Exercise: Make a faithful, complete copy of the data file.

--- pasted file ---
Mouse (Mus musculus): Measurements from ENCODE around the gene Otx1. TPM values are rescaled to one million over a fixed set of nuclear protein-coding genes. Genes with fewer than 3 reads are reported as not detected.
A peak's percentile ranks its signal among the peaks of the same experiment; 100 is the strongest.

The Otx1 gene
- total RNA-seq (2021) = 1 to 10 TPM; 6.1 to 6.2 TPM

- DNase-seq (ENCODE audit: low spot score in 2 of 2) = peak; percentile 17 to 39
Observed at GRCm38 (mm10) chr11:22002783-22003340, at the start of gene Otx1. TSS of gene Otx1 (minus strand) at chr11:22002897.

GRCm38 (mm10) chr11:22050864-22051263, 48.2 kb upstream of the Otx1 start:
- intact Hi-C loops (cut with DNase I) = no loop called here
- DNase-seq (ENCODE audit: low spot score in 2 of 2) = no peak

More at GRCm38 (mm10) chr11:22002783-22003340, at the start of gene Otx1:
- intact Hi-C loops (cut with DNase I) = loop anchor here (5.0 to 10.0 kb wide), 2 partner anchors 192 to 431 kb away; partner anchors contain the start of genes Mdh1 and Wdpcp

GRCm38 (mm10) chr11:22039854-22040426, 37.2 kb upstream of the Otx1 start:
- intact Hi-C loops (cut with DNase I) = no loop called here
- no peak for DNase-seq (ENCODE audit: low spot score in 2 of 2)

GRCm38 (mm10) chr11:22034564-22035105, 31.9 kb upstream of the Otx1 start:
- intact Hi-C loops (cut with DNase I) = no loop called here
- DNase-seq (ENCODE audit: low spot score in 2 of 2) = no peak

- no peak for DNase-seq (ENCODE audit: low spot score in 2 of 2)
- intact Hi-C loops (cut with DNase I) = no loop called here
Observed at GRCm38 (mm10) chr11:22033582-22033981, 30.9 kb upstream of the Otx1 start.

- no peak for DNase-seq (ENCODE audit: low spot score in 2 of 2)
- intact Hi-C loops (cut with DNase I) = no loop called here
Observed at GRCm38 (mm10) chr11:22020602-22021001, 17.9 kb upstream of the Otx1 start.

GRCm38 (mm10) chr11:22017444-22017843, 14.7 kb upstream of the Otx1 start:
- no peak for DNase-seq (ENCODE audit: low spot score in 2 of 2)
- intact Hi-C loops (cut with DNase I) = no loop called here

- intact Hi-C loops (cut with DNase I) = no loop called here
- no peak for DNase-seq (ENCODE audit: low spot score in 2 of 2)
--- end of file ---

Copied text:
Mouse (Mus musculus): Measurements from ENCODE around the gene Otx1. TPM values are rescaled to one million over a fixed set of nuclear protein-coding genes. Genes with fewer than 3 reads are reported as not detected.
A peak's percentile ranks its signal among the peaks of the same experiment; 100 is the strongest.

The Otx1 gene
- total RNA-seq (2021) = 1 to 10 TPM; 6.1 to 6.2 TPM

- DNase-seq (ENCODE audit: low spot score in 2 of 2) = peak; percentile 17 to 39
Observed at GRCm38 (mm10) chr11:22002783-22003340, at the start of gene Otx1. TSS of gene Otx1 (minus strand) at chr11:22002897.

GRCm38 (mm10) chr11:22050864-22051263, 48.2 kb upstream of the Otx1 start:
- intact Hi-C loops (cut with DNase I) = no loop called here
- DNase-seq (ENCODE audit: low spot score in 2 of 2) = no peak

More at GRCm38 (mm10) chr11:22002783-22003340, at the start of gene Otx1:
- intact Hi-C loops (cut with DNase I) = loop anchor here (5.0 to 10.0 kb wide), 2 partner anchors 192 to 431 kb away; partner anchors contain the start of genes Mdh1 and Wdpcp

GRCm38 (mm10) chr11:22039854-22040426, 37.2 kb upstream of the Otx1 start:
- intact Hi-C loops (cut with DNase I) = no loop called here
- no peak for DNase-seq (ENCODE audit: low spot score in 2 of 2)

GRCm38 (mm10) chr11:22034564-22035105, 31.9 kb upstream of the Otx1 start:
- intact Hi-C loops (cut with DNase I) = no loop called here
- DNase-seq (ENCODE audit: low spot score in 2 of 2) = no peak

- no peak for DNase-seq (ENCODE audit: low spot score in 2 of 2)
- intact Hi-C loops (cut with DNase I) = no loop called here
Observed at GRCm38 (mm10) chr11:22033582-22033981, 30.9 kb upstream of the Otx1 start.

- no peak for DNase-seq (ENCODE audit: low spot score in 2 of 2)
- intact Hi-C loops (cut with DNase I) = no loop called here
Observed at GRCm38 (mm10) chr11:22020602-22021001, 17.9 kb upstream of the Otx1 start.

GRCm38 (mm10) chr11:22017444-22017843, 14.7 kb upstream of the Otx1 start:
- no peak for DNase-seq (ENCODE audit: low spot score in 2 of 2)
- intact Hi-C loops (cut with DNase I) = no loop called here

- intact Hi-C loops (cut with DNase I) = no loop called here
- no peak for DNase-seq (ENCODE audit: low spot score in 2 of 2)